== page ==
Palm Beach County, Fla., Commission Endorses Plan To Ask Legislature To Allow Mandatory HIV Testing of Jail Inmates
Palm Beach County, Fla., commissioners on Tuesday agreed to ask state legislators to change state law to allow for mandatory HIV testing of every county jail inmate, the Fort Lauderdale Sun-Sentinel reports. Under a plan discussed at the meeting, inmates would be required to undergo testing regardless of whether they had been convicted of a crime. Between 45,000 and 50,000 people each year are booked into the jail, and up to 70% of them are awaiting trial, L. Diana Cunningham, executive director of the Palm Beach County Criminal Justice Commission, said. Commissioner Addie Greene, who has made mandatory HIV testing of prisoners a priority, said that he believes that requiring HIV tests for prisoners would help stop the spread of the virus, especially among minority groups. However, Greene on Tuesday could not explain how the testing might achieve that goal. Ruth Gottlieb, chair of the Palm Beach ACLU, said that curbing the spread of HIV among minorities would take education because she said "you're only dealing with a small percentage of the minority community" in prisons. Gottlieb added, "Mandatory HIV testing is wrong. We don't believe in that." Gerald Adams, program director of the county HIV Care Council, said that he "absolutely" favored mandatory HIV testing for jail inmates, adding that it would be "no different from kids being immunized prior to their entering school." He also said that "all possible avenues" to prevent the disease from spreading should be explored.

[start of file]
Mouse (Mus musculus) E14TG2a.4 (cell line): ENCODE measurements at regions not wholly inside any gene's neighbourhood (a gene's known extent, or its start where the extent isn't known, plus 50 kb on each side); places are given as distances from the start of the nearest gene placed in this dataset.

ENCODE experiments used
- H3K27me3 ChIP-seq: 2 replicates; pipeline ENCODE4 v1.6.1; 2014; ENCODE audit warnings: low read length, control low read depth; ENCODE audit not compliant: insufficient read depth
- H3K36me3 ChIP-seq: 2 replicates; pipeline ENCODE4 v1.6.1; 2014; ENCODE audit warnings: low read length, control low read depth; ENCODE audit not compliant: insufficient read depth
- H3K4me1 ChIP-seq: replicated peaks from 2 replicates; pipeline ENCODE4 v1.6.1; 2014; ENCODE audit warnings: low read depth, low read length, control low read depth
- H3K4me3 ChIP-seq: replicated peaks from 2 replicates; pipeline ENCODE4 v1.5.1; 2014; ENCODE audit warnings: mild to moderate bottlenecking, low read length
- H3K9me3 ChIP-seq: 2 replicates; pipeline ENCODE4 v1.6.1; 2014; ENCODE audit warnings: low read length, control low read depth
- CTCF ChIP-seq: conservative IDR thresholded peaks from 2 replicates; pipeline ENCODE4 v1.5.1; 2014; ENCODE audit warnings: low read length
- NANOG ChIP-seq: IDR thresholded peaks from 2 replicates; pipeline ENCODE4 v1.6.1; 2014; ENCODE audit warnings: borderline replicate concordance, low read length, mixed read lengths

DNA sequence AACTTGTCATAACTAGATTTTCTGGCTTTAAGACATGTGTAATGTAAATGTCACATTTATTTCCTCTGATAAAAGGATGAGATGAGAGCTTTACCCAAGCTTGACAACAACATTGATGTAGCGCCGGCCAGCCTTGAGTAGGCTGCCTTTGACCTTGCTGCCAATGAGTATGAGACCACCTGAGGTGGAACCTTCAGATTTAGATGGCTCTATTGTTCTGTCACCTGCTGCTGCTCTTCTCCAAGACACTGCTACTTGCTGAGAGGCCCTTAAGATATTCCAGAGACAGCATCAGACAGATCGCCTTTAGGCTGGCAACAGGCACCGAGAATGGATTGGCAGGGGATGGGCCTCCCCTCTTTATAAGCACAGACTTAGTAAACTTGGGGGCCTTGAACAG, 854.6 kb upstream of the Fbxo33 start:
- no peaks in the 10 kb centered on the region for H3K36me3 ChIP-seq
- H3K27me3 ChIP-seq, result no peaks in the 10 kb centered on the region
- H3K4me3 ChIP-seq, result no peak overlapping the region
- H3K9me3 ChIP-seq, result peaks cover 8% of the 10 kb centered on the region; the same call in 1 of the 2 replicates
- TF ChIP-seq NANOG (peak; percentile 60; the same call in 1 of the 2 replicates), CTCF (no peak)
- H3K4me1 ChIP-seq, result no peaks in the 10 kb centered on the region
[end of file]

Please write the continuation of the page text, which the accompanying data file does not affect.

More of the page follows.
Several commissioners acknowledged concerns regarding the plan. Commissioner Mary McCarty said that the civil liberties implications of the plan are a "sticky wicket," and Commissioner Warren Newell said that civil rights issues would need to be studied. Commissioners Karen Marcus and Tony Masilotti said that they wanted cost information; no one had cost estimates on Tuesday, the Sun-Sentinel reports. Palm Beach County Health Department Director Dr. Jean Malecki heard the commissioners' discussion, but did not speak at the meeting. Later she said that people on both sides of the issue have strong cases, but she declined to say whether she would also support such a plan (Man, Fort Lauderdale Sun-Sentinel, 7/9).